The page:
ABORTION COUNSELLING AND THE INFORMED CONSENT DILEMMA
Article first published online: 3 FEB 2010
© 2010 Blackwell Publishing Ltd.
Volume 25, Issue 9, pages 495–504, November 2011
How to Cite
WOODCOCK, S. (2011), ABORTION COUNSELLING AND THE INFORMED CONSENT DILEMMA. Bioethics, 25: 495–504. doi: 10.1111/j.1467-8519.2009.01798.x
- Issue published online: 3 FEB 2010
- Article first published online: 3 FEB 2010
- informed consent;
- reproductive autonomy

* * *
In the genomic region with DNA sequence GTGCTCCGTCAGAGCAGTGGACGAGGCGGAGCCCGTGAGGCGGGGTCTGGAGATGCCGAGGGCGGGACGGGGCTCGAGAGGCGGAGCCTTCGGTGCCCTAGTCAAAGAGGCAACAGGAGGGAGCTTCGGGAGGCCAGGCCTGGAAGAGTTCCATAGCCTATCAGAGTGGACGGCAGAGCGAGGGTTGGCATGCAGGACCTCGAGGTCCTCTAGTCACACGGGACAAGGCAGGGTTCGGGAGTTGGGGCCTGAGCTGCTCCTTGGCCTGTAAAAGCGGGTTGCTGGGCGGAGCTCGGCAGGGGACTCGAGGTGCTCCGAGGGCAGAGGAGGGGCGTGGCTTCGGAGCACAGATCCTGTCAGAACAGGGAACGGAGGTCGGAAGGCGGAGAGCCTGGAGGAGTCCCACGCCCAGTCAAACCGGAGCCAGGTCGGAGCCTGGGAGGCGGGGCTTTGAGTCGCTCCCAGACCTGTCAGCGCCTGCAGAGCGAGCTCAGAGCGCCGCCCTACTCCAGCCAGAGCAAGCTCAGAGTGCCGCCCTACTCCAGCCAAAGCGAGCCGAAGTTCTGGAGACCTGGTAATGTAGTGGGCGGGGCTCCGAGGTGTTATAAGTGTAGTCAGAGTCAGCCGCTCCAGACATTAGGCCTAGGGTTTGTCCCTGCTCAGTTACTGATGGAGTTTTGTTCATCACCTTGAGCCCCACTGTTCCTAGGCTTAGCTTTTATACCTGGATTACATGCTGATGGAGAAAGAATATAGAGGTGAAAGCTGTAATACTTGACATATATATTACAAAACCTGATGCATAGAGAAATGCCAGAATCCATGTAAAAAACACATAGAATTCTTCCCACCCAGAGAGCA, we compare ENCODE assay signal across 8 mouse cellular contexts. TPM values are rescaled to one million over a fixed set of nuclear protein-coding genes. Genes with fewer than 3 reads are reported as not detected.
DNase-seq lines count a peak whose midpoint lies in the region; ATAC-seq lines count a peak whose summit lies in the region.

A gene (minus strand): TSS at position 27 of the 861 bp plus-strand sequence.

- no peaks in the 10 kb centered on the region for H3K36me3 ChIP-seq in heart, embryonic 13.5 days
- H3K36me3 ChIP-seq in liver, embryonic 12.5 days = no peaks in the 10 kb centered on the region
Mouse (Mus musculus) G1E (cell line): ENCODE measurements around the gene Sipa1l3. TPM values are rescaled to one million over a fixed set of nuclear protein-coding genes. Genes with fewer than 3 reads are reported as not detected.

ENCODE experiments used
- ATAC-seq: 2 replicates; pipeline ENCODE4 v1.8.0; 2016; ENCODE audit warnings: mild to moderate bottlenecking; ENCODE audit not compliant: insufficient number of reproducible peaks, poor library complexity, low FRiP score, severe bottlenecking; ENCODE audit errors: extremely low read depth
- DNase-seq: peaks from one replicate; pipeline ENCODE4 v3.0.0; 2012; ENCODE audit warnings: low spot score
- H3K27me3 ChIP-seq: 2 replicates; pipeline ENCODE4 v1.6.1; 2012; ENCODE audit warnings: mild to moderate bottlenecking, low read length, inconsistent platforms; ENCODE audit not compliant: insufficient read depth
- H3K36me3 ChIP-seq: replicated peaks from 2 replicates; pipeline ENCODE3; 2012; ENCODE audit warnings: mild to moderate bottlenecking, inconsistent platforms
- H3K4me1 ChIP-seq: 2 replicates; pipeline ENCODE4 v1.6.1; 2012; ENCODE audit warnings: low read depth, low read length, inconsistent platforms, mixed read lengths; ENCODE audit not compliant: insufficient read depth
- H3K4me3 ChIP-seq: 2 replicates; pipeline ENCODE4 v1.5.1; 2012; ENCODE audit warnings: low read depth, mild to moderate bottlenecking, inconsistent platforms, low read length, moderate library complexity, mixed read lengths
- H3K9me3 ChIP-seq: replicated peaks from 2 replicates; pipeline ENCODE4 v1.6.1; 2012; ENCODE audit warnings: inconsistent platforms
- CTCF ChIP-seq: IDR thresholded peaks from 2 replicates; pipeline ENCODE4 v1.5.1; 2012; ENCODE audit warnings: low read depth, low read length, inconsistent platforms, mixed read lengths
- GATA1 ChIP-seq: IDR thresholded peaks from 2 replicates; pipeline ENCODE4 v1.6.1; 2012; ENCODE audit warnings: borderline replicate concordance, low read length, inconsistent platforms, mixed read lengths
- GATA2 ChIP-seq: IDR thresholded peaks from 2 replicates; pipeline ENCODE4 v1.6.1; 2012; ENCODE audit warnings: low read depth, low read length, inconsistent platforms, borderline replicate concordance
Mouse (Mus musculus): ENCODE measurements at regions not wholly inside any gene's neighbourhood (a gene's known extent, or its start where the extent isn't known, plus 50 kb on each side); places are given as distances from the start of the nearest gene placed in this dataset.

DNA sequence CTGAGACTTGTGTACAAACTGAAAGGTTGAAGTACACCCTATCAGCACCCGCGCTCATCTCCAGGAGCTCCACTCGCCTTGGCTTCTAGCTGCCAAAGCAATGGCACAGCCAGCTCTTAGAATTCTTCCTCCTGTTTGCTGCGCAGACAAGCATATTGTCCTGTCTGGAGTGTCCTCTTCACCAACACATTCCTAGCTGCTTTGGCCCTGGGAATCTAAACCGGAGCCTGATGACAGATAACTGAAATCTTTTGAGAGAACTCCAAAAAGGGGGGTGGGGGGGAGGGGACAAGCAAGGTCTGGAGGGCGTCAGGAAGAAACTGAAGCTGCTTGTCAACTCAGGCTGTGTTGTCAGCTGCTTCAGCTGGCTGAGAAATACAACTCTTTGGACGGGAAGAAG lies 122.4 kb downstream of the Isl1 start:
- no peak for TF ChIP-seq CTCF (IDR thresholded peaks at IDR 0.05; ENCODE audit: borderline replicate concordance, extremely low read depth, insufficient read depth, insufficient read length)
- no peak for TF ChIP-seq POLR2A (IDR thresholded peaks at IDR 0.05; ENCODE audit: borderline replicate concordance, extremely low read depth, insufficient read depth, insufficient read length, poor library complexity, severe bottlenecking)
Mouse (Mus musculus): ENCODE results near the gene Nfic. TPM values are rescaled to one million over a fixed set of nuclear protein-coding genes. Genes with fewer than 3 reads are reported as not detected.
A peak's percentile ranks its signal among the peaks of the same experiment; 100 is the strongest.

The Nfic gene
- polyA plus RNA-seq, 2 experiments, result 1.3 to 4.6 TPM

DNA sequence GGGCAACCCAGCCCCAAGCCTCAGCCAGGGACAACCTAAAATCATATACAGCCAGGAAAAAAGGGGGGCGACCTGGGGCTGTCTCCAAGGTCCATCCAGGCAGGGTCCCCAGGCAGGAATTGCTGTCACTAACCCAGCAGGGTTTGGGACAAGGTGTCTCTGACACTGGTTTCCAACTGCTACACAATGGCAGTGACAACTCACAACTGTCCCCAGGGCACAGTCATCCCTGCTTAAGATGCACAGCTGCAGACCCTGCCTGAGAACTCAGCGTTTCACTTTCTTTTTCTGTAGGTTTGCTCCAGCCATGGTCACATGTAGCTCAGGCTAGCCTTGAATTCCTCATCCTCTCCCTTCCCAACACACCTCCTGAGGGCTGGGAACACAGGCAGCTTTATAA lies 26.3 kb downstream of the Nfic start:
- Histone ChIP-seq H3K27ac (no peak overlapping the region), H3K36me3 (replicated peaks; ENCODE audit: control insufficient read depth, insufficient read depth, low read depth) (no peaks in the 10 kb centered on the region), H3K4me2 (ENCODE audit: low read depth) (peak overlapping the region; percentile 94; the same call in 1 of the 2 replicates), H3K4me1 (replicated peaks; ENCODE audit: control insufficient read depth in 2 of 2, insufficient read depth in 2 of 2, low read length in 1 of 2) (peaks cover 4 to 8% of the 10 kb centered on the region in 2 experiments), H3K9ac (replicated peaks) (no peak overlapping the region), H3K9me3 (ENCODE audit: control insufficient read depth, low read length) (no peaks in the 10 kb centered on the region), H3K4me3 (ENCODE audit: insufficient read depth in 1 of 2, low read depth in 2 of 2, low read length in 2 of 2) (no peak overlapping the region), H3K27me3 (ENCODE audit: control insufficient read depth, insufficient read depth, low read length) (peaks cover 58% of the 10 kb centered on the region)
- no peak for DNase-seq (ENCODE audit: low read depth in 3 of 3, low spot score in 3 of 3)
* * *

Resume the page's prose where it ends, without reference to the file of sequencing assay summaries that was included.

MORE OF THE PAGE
An obstacle to abortion exists in the form of abortion ‘counselling’ that discourages women from terminating their pregnancies. This counselling involves providing information about the procedure that tends to create feelings of guilt, anxiety and strong emotional reactions to the recognizable form of a human fetus. Instances of such counselling that involve false or misleading information are clearly unethical and do not prompt much philosophical reflection, but the prospect of truthful abortion counselling draws attention to a delicate issue for healthcare professionals seeking to respect patient autonomy. This is the fact that even accurate information about abortion procedures can have intimidating effects on women seeking to terminate a pregnancy. Consequently, a dilemma arises regarding the information that one ought to provide to patients considering an abortion: on the one hand, the mere offering of certain types of information can lead to intimidation; on the other hand, withholding information that some patients would consider relevant to their decision-making is objectionably paternalistic on any standard account of the physician-patient relationship. This is an unsettling conclusion for the possibility of setting fixed professional guidelines regarding the counselling offered to women who are considering abortion. Thus, abortion ought to be viewed as an illuminating example of a procedure for which the process of securing informed consent ought to be highly context-sensitive and responsive to the needs of each individual patient. This result underscores the need for health care professionals to cultivate trusting relationships with patients and to develop finely tuned powers of practical judgment.